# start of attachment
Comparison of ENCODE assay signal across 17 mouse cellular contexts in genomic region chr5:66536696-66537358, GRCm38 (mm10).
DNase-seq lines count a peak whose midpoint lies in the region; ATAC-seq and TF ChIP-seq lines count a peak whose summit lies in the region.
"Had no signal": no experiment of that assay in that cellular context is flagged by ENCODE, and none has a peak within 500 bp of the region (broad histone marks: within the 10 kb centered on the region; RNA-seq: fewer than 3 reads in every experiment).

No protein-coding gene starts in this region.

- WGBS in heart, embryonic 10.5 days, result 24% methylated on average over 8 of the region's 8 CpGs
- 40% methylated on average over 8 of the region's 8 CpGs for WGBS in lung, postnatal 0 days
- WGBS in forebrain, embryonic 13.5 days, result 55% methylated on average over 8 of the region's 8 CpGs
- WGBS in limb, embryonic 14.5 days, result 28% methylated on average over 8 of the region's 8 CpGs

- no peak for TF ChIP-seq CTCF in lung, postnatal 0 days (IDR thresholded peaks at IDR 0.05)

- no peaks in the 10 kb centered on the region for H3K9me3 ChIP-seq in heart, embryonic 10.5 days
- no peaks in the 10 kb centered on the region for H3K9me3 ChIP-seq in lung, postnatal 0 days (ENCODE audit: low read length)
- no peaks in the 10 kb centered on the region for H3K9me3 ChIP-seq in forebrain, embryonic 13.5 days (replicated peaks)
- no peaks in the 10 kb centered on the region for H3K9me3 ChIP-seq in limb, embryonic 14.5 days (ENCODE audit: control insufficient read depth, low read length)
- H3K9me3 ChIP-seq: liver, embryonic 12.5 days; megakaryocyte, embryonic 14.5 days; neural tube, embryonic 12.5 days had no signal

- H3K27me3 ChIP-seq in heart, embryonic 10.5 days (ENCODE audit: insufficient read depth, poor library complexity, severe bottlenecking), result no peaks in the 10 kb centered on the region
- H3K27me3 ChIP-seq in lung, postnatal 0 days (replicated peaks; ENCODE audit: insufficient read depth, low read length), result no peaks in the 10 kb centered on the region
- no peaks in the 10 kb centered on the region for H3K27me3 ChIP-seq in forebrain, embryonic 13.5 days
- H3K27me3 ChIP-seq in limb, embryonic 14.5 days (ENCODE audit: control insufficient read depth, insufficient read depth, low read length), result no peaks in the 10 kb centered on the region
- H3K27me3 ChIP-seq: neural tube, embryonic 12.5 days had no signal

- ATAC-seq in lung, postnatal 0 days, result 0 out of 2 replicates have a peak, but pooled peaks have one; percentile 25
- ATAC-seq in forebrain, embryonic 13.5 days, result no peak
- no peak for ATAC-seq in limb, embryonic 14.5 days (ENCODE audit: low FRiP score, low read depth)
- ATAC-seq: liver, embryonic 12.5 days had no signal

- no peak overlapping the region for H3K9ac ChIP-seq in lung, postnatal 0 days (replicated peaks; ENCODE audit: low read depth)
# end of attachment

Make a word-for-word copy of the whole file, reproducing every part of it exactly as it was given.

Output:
Comparison of ENCODE assay signal across 17 mouse cellular contexts in genomic region chr5:66536696-66537358, GRCm38 (mm10).
DNase-seq lines count a peak whose midpoint lies in the region; ATAC-seq and TF ChIP-seq lines count a peak whose summit lies in the region.
"Had no signal": no experiment of that assay in that cellular context is flagged by ENCODE, and none has a peak within 500 bp of the region (broad histone marks: within the 10 kb centered on the region; RNA-seq: fewer than 3 reads in every experiment).

No protein-coding gene starts in this region.

- WGBS in heart, embryonic 10.5 days, result 24% methylated on average over 8 of the region's 8 CpGs
- 40% methylated on average over 8 of the region's 8 CpGs for WGBS in lung, postnatal 0 days
- WGBS in forebrain, embryonic 13.5 days, result 55% methylated on average over 8 of the region's 8 CpGs
- WGBS in limb, embryonic 14.5 days, result 28% methylated on average over 8 of the region's 8 CpGs

- no peak for TF ChIP-seq CTCF in lung, postnatal 0 days (IDR thresholded peaks at IDR 0.05)

- no peaks in the 10 kb centered on the region for H3K9me3 ChIP-seq in heart, embryonic 10.5 days
- no peaks in the 10 kb centered on the region for H3K9me3 ChIP-seq in lung, postnatal 0 days (ENCODE audit: low read length)
- no peaks in the 10 kb centered on the region for H3K9me3 ChIP-seq in forebrain, embryonic 13.5 days (replicated peaks)
- no peaks in the 10 kb centered on the region for H3K9me3 ChIP-seq in limb, embryonic 14.5 days (ENCODE audit: control insufficient read depth, low read length)
- H3K9me3 ChIP-seq: liver, embryonic 12.5 days; megakaryocyte, embryonic 14.5 days; neural tube, embryonic 12.5 days had no signal

- H3K27me3 ChIP-seq in heart, embryonic 10.5 days (ENCODE audit: insufficient read depth, poor library complexity, severe bottlenecking), result no peaks in the 10 kb centered on the region
- H3K27me3 ChIP-seq in lung, postnatal 0 days (replicated peaks; ENCODE audit: insufficient read depth, low read length), result no peaks in the 10 kb centered on the region
- no peaks in the 10 kb centered on the region for H3K27me3 ChIP-seq in forebrain, embryonic 13.5 days
- H3K27me3 ChIP-seq in limb, embryonic 14.5 days (ENCODE audit: control insufficient read depth, insufficient read depth, low read length), result no peaks in the 10 kb centered on the region
- H3K27me3 ChIP-seq: neural tube, embryonic 12.5 days had no signal

- ATAC-seq in lung, postnatal 0 days, result 0 out of 2 replicates have a peak, but pooled peaks have one; percentile 25
- ATAC-seq in forebrain, embryonic 13.5 days, result no peak
- no peak for ATAC-seq in limb, embryonic 14.5 days (ENCODE audit: low FRiP score, low read depth)
- ATAC-seq: liver, embryonic 12.5 days had no signal

- no peak overlapping the region for H3K9ac ChIP-seq in lung, postnatal 0 days (replicated peaks; ENCODE audit: low read depth)